In its response, CTV maintains that it and its reporters (including Lisa LaFlamme, Rachel Aiello, and Glen McGregor, all named in the suit) acted responsibly in carrying out journalistic activities in the public interest.

CTV’s full statement of defence is embedded below, alongside Brown’s original statement of claim, but here are some of the most notable parts:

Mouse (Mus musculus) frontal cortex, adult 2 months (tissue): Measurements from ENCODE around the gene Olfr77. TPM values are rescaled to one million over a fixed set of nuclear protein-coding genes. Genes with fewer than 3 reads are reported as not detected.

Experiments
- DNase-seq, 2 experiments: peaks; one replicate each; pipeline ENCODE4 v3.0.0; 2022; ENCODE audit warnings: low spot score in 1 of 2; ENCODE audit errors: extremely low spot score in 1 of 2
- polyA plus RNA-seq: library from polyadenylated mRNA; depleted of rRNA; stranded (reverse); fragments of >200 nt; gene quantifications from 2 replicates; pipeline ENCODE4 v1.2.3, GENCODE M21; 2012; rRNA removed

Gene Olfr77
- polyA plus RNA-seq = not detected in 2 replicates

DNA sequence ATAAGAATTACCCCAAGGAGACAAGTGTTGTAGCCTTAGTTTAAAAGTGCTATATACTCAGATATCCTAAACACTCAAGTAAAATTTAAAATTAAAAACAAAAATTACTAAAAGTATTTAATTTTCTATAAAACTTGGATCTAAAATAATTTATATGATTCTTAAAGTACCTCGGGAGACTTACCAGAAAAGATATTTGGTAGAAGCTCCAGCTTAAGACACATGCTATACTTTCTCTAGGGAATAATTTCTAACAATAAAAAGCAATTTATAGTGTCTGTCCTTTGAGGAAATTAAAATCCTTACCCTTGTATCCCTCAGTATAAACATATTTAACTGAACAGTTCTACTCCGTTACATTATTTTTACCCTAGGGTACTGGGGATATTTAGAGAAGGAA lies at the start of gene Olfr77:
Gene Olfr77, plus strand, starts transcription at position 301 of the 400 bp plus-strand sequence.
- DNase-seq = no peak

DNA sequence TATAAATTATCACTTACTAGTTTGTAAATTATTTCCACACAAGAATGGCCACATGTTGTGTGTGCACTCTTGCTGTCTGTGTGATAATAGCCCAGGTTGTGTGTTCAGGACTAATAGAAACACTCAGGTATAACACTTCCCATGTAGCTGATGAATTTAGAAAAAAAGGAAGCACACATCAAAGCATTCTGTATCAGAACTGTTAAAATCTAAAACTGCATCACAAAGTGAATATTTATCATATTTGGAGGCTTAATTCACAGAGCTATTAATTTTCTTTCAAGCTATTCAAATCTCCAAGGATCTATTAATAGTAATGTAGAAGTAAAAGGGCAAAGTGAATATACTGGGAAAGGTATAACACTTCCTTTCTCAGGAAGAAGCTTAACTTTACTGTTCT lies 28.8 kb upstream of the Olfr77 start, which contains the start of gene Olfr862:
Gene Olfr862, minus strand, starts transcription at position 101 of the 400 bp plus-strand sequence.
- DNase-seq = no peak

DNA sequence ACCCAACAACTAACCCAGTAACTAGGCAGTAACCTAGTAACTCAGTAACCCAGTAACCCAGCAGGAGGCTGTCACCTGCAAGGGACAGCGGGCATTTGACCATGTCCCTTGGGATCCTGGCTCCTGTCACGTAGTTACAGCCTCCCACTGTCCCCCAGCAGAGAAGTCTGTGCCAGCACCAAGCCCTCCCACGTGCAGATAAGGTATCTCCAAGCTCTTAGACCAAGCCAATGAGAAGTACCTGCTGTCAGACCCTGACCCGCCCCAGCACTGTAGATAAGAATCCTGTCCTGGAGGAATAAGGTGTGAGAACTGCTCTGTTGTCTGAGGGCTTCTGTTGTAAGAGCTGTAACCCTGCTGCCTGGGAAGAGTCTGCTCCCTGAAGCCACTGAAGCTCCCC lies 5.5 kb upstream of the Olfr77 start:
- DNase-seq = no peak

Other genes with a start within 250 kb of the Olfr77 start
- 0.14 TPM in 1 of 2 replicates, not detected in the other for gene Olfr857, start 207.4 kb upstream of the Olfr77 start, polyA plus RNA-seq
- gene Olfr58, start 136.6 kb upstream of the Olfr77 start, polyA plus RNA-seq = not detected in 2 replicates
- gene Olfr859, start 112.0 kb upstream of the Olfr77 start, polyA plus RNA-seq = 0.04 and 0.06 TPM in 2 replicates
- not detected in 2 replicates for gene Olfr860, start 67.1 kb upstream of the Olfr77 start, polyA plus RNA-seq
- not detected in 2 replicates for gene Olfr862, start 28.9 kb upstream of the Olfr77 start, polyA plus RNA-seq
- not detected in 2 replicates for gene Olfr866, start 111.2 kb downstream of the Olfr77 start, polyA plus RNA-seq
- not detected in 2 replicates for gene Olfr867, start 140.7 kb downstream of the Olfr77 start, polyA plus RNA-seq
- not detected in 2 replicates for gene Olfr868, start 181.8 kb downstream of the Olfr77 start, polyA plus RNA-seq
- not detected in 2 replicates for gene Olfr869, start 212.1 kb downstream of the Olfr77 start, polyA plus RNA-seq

• According to the CTV filing, the initial tip about Brown came in on July 21, 2017, to Travis Dhanraj, then a reporter with CTV sister station CP24. Dhanraj, who along with CP24 is named in Brown’s lawsuit, was advised by his source that a “sexual misconduct/ harassment” incident with a female Parliament Hill staffer “had not been reported to the police, but that the House of Commons’ Board of Internal Economy (‘BOIE’) — the body that presides over administrative and financial matters respecting the House of Commons, its premises, staff and members — had been made aware of it.” Per the statement of defence, Dhanraj was told that “as a condition of settlement with the Parliament Hill staffer, Brown had to provide an admission of guilt and apology” as well as “a financial contribution.” (It’s unclear if the contribution was said to have been made directly to the staffer.) Dhanraj hit a roadblock in his reporting — since BOIE matters are kept confidential, he was unable to substantiate the tip — but returned to the story following the emergence of the #MeToo movement that fall. (Villeneuve tells CANADALAND that “there was never any procedure or settlement via Parliament” and that the BOIE matter “never happened.”)